In 2018, Moscow’s Department for Transport and Construction launched a project called the SouthEast Chord, a section of which is being built in the Moskvorechye district . Part of the planned eight-lane highway and bridge is being built across the decommissioned Moscow Polymetals Plant, home to a radioactive dump that stores around 60,000 tonnes of radioactive waste .
Until the 1970s, the Plant was used for the extraction of uranium ore and for the production of thorium, a radioactive element used in nuclear reactors. The Plant has been inactive for the better part of 50 years, yet the chemical particles buried in its surrounding area pose a potential environmental and health risk .
The radioactive waste site has been an ongoing source of conflict for the last 10 years. Already in 2010, Greenpeace published a report that highlighted the areas that contained high levels of radiation and informed the Government of Moscow and Radon State Unitary Enterprise of its findings . Radon, the state radioactive waste management organization, responded by stating that over the last 20 years there had been various decontamination projects, with the earliest ecological investigation taking place between 1999 and 2002 .
In 2013 the Polymetals Plant refused to approve a very similar construction project with Moscow authorities only managing to secure support for it in 2018 . There are various ongoing sources to the conflict, such as why only limited decontamination of the area has taken place and why the construction has been approved despite the potential dangers .
The conflict restarted in the summer of 2019, when it became apparent that the Southeast Chord would go through the radioactive site. Additionally, construction had started illegally, without the correct documentation or a prior ecological investigation, although at the time the government authorities denied having started construction .
This triggered a series of various forms of mobilization against the project, involving environmental organizations, grassroots movements, and local government working groups . One of the main concerns is that the dust created by construction will contain uranium and thorium, which are very dangerous if inhaled or ingested . Also, the dust could spread throughout the city and contaminate the Moscow River .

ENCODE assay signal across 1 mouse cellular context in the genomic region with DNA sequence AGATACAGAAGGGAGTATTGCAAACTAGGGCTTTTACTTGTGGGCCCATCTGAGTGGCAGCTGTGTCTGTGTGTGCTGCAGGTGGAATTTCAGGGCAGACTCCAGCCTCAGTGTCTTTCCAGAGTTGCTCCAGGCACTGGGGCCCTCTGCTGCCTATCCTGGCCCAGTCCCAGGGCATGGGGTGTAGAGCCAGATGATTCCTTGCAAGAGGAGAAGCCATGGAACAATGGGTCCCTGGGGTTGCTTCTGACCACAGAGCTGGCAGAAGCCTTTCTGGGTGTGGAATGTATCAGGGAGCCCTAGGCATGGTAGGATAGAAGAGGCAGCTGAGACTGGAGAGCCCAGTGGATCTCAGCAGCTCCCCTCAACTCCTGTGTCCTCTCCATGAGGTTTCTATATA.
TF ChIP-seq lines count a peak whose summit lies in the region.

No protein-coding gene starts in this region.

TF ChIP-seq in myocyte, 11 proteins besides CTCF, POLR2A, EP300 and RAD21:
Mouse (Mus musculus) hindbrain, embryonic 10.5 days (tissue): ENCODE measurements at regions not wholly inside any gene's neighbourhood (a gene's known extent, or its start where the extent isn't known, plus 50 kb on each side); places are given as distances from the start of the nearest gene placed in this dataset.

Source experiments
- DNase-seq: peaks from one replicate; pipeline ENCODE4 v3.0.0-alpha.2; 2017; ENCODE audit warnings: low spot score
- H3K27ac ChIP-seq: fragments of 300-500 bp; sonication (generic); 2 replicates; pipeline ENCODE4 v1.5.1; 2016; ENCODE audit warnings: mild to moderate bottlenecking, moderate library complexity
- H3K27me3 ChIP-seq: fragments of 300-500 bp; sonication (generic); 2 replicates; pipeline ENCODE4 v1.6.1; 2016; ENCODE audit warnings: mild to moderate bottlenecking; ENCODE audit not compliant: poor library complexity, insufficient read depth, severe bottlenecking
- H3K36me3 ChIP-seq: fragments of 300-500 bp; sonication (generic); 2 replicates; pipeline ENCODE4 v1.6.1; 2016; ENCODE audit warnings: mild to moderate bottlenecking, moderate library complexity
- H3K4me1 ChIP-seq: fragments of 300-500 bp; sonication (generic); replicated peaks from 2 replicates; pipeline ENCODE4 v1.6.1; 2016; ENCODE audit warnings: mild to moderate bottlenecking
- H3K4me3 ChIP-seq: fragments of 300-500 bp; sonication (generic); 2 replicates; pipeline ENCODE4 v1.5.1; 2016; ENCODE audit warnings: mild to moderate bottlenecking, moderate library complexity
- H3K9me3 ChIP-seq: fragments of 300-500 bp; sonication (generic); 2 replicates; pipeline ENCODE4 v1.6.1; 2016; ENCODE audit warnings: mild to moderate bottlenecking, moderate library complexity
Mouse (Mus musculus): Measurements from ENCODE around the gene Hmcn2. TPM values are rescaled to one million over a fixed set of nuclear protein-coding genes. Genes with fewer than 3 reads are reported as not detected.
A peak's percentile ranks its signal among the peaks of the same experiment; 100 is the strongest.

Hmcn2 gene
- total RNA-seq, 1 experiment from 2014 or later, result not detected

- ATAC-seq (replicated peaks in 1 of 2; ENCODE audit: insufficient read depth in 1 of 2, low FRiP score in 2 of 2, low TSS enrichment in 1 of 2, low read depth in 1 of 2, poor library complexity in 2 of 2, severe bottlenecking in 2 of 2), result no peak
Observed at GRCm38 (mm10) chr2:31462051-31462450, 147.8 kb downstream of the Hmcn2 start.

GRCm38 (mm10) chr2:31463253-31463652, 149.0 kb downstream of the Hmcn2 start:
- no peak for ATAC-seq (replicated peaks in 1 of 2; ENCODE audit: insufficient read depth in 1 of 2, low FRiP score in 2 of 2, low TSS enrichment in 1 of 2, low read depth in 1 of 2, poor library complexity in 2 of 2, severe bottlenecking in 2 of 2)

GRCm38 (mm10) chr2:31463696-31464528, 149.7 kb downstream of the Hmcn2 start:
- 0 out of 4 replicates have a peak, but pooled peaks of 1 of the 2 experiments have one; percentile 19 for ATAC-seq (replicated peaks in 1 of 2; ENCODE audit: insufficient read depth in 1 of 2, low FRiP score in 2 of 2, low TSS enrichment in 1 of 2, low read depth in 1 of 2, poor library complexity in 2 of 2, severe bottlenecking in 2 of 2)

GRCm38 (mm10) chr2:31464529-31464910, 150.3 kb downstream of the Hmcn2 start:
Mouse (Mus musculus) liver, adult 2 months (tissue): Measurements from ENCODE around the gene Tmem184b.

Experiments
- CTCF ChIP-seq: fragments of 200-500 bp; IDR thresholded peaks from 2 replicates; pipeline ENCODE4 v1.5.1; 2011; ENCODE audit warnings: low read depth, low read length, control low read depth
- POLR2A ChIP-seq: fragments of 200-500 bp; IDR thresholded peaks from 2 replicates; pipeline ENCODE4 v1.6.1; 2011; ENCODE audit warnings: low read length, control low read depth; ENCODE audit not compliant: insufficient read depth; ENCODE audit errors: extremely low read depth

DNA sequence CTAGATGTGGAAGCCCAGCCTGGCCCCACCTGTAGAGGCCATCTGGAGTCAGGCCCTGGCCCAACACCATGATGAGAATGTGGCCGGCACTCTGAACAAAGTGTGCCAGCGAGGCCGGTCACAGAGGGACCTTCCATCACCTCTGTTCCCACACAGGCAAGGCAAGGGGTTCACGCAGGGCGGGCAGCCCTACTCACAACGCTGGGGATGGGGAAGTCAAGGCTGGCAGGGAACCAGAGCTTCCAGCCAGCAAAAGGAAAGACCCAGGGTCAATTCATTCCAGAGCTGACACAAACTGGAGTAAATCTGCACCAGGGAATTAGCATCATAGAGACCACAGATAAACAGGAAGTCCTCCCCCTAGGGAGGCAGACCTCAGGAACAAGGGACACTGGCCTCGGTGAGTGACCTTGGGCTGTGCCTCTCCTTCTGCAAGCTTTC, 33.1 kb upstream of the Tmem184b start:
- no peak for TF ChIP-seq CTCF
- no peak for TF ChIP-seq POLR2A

A key event surrounding the construction has been the release of a topsoil study conducted in 2019 by Greenpeace and Tekhno Terra, which found that the present levels of radium, rhodium, and uranium were 11.9 times higher than what is accepted by the Russian Government’s own legislation . The area surrounding the construction zone has been occupied and patrolled by activists and local volunteers since January 2020; their occupancy has been marked by a Sobol minibus- their headquarters .
Up until January 2020, Moscow authorities and state organizations had denied the presence of radioactive waste in the area. Since then, they have acknowledged the presence of radioactive waste, however, claim that the traces are insignificant and that it will not affect construction . The Mayor of Moscow, Sobyanin, stated that the contaminated soil would be removed and that the land would be recultivated .
The conflict peaked between the 17th and 19th of March 2020, which coincided with the start date of construction. Police attempted to evacuate activist headquarters on the night of the 17th, which then escalated on the 19th and resulted in a clash between police and protesters with 61 people getting detained and teargas being used  .
Furthermore, at the end of May 2020 activists took samples of both the water and soil in the construction area, which they sent to Moscow State University Lab. This closely coincided with when residents discovered an enormous turquoise-colored puddle.
The Lab found high levels of cadmium and lead in the water, in addition to the presence of lithium, arsenic, and strontium . The soil results contained higher concentrations of cadmium, copper, arsenic, and lead than is legally permitted, therefore deeming it incredibly dangerous . The studies confirmed that the area is contaminated by both radioactive nuclear and chemical waste.
In response, Radon conducted its own investigation of the water and concluded that it contained sulfate and coppers ions and insignificant traces of metals, nickel, chromium, and chloride . Additionally, Radon claimed that the soil categorized as dangerous is only 0.2 meters deep . In other words, it stated that it is safe to continue with construction work.
Greenpeace has tried to stop - although so far unsuccessfully - the construction of the highway through the legal system. In February 2020, it appealed to Moscow Arbitration Court to rule against the Moscow State Expert's conclusion that deemed construction on the site to be safe, although the Court ruled against their appeal in September 2020 . However, in November 2020, the Court's decision was overturned by Russia's Cassation Court, so Greenpeace's appeal is under review again.  As of yet, it is unclear when a decision will be made.